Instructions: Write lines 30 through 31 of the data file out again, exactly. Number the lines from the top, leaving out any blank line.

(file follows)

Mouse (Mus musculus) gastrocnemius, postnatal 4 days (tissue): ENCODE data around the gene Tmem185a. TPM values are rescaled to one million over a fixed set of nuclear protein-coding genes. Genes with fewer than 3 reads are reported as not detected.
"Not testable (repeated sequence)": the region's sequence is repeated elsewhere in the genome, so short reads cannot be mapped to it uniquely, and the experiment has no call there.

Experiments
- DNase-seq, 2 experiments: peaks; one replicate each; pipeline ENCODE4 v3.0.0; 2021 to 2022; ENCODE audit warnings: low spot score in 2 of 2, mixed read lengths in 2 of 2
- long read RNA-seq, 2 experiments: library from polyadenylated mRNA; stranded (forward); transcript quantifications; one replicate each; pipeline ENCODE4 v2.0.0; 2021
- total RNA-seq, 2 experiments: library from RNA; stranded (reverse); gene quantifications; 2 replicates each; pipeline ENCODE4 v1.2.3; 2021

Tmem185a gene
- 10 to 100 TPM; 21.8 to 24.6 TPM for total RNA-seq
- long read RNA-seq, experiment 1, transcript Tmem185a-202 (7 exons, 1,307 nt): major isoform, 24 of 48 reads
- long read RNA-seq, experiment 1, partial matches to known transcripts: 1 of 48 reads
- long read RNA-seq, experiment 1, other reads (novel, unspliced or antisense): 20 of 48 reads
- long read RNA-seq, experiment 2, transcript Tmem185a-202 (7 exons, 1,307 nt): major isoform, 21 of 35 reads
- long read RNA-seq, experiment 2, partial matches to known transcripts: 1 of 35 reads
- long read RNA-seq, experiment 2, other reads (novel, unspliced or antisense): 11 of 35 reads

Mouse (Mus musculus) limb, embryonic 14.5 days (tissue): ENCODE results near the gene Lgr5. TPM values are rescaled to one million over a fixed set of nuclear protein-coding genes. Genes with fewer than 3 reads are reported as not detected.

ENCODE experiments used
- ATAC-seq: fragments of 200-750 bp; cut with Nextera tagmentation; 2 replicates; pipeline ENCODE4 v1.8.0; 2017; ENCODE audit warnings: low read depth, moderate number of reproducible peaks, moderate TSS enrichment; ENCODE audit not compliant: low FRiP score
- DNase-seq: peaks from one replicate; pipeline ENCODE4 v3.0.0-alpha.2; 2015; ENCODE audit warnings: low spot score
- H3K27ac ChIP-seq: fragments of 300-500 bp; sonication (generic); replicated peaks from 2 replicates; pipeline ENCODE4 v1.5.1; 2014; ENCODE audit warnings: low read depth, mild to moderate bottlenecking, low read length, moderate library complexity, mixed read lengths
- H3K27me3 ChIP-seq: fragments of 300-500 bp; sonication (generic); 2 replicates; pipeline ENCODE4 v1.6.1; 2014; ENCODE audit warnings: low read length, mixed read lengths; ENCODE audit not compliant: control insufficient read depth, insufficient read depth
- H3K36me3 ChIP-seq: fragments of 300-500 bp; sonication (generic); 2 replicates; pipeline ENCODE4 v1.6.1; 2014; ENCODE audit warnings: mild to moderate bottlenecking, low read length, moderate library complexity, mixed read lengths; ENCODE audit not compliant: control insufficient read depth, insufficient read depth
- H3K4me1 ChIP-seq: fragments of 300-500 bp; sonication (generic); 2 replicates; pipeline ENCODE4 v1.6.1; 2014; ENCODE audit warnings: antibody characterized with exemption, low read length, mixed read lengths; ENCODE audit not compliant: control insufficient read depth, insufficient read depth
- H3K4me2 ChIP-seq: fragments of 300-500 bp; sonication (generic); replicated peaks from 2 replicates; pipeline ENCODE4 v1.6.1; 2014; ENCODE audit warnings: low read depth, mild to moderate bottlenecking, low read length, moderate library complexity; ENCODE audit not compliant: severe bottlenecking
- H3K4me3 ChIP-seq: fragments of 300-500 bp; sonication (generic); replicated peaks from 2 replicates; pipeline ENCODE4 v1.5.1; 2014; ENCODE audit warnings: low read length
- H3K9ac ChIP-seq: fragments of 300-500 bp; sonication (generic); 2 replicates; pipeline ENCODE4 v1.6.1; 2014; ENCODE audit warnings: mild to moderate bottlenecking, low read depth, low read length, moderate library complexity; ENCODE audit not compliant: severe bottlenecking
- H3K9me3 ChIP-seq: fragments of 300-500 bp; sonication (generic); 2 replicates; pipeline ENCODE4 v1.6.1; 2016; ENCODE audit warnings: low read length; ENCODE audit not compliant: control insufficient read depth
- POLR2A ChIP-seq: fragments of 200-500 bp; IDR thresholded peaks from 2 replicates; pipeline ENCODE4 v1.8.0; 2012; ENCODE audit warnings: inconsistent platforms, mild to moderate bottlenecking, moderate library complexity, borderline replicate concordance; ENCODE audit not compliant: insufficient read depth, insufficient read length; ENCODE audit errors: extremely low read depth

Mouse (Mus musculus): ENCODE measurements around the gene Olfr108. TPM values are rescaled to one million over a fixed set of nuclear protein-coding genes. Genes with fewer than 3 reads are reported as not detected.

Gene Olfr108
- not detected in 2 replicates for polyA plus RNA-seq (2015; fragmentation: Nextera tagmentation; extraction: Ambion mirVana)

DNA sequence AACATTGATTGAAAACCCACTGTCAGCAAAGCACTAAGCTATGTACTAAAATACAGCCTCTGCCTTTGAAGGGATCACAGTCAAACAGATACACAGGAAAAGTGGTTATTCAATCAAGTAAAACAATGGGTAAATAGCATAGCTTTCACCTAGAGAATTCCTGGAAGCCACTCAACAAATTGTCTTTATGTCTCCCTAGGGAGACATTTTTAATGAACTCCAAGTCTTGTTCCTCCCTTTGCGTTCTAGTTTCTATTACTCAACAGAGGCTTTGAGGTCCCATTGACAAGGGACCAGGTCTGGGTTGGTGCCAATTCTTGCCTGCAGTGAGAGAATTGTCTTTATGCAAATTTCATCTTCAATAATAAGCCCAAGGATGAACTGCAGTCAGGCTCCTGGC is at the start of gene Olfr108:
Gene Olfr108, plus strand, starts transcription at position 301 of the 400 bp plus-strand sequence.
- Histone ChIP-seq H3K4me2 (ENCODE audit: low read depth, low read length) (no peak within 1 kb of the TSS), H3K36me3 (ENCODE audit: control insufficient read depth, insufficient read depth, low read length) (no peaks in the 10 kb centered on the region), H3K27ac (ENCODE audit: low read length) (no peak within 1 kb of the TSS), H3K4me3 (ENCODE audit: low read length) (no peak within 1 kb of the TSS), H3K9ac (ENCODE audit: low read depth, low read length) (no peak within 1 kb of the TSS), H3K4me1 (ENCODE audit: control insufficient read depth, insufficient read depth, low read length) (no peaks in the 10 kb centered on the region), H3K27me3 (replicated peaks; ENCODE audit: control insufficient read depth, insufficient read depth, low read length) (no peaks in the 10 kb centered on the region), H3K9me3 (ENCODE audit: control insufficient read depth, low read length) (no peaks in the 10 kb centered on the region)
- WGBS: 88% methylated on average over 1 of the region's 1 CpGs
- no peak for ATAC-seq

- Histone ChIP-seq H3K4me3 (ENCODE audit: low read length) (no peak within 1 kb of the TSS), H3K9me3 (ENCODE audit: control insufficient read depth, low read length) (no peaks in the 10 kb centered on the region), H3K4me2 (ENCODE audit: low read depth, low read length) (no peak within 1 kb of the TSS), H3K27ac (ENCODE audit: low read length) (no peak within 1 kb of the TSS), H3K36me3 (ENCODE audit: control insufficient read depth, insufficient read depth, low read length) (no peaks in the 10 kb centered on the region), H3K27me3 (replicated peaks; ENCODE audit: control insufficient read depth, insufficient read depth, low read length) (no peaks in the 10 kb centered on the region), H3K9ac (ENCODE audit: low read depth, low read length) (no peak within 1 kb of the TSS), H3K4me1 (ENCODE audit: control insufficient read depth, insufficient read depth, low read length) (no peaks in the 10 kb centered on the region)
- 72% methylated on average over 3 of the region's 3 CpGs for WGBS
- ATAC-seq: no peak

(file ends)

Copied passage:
- not detected in 2 replicates for polyA plus RNA-seq (2015; fragmentation: Nextera tagmentation; extraction: Ambion mirVana)

DNA sequence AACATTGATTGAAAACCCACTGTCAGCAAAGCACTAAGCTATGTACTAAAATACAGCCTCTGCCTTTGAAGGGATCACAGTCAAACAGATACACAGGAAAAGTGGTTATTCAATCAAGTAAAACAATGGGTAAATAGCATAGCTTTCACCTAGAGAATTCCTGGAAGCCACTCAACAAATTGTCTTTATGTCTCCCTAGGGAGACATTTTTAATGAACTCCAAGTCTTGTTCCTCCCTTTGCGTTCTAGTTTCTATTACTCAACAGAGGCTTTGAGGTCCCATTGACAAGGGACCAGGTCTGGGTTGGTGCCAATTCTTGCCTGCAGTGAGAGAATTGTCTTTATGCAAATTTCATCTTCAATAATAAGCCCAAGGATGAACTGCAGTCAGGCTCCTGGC is at the start of gene Olfr108: